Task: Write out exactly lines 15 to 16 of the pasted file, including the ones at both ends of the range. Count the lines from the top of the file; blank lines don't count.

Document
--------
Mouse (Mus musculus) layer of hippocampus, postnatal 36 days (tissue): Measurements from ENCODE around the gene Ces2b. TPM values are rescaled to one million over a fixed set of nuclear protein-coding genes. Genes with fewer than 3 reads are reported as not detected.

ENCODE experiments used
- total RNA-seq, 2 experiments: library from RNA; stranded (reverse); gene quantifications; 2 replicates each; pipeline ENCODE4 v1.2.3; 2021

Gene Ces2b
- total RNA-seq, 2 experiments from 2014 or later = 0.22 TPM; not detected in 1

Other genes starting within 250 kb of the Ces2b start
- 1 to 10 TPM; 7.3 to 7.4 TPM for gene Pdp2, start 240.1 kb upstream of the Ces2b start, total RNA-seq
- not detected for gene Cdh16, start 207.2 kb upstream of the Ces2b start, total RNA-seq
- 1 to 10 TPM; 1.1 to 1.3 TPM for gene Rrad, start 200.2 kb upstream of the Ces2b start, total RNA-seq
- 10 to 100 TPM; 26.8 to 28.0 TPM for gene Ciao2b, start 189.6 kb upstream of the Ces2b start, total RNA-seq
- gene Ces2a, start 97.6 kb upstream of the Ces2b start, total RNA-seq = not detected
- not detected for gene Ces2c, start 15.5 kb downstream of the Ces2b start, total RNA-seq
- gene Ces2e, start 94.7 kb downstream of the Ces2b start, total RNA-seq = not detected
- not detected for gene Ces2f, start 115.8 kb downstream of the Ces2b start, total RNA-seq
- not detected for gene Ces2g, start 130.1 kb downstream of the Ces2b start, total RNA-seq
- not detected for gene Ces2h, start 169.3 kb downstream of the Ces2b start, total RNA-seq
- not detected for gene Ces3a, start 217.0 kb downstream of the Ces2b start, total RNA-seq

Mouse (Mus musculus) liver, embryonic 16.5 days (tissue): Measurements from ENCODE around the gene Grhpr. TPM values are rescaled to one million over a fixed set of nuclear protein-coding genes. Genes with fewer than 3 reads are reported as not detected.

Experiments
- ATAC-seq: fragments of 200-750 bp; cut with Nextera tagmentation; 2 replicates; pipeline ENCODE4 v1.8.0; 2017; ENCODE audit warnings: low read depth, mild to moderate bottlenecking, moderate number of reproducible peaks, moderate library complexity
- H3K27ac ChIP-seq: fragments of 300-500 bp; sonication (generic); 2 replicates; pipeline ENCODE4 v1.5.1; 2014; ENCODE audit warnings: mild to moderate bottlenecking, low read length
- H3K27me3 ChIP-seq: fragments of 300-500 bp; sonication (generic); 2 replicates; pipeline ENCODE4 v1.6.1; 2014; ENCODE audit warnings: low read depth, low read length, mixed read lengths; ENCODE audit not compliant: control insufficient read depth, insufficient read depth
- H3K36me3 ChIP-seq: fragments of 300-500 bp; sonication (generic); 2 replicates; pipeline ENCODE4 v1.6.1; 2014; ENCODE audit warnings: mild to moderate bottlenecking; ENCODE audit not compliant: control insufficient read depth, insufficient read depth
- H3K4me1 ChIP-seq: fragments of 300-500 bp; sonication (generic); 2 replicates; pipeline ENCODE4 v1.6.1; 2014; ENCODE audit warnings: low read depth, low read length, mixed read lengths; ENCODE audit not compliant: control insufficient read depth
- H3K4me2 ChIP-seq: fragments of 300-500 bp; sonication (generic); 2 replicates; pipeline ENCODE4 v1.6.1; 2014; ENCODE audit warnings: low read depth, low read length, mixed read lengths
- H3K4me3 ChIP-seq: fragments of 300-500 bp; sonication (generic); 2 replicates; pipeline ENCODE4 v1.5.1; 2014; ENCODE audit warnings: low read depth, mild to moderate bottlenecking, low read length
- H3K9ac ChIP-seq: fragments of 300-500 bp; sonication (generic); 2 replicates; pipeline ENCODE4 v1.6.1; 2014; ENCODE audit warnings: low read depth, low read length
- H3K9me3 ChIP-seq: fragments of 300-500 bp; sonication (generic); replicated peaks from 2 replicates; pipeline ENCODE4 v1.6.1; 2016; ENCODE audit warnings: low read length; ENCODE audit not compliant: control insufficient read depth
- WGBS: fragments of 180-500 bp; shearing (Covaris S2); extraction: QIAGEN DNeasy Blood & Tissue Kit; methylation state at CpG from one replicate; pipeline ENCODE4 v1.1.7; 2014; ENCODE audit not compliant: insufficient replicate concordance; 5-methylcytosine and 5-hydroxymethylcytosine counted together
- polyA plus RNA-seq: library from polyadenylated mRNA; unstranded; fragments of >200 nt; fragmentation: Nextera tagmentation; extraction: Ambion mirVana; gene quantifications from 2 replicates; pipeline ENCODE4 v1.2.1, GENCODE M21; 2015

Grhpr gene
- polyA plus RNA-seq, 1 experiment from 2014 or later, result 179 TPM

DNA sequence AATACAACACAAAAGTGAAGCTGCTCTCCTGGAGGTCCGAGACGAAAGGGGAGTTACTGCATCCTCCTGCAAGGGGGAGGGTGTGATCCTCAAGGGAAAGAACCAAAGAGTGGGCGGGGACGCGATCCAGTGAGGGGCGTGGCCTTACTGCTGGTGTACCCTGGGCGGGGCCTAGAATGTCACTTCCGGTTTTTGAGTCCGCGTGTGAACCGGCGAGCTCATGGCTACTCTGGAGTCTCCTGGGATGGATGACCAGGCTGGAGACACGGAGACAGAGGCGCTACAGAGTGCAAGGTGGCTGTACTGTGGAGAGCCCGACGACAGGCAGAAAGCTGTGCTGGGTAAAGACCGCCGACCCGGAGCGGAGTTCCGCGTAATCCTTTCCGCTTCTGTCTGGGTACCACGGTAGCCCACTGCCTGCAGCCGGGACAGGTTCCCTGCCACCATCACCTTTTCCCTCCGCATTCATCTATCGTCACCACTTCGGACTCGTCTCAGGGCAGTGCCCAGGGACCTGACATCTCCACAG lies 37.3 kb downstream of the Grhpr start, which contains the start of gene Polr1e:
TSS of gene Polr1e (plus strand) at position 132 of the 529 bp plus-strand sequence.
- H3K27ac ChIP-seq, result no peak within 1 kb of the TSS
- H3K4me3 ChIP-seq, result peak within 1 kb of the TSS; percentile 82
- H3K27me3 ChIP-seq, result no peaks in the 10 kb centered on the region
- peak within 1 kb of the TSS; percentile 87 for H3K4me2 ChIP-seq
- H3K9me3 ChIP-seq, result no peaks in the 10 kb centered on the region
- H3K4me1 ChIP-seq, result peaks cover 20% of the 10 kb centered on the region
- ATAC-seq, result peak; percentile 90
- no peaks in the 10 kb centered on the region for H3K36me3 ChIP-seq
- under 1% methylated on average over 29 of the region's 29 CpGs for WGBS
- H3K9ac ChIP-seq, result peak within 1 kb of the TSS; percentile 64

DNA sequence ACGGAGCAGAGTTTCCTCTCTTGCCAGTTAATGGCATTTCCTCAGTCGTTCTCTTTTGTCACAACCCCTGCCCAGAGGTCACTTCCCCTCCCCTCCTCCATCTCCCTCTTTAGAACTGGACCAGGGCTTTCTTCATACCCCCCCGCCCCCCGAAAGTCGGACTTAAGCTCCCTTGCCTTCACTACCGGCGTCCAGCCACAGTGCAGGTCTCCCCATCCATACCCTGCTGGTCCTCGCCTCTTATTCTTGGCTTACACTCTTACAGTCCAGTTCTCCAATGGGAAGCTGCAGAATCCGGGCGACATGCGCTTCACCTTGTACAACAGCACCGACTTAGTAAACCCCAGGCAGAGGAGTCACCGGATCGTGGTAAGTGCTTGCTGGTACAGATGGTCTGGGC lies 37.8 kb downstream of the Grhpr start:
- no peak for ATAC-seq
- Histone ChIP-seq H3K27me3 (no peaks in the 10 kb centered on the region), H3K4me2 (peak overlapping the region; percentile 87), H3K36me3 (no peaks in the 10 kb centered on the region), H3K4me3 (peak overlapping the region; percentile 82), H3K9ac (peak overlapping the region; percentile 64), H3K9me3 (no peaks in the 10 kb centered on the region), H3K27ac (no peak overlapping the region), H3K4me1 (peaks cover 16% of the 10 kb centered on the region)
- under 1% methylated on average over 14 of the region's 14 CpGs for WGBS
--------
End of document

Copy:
- not detected for gene Ces2g, start 130.1 kb downstream of the Ces2b start, total RNA-seq
- not detected for gene Ces2h, start 169.3 kb downstream of the Ces2b start, total RNA-seq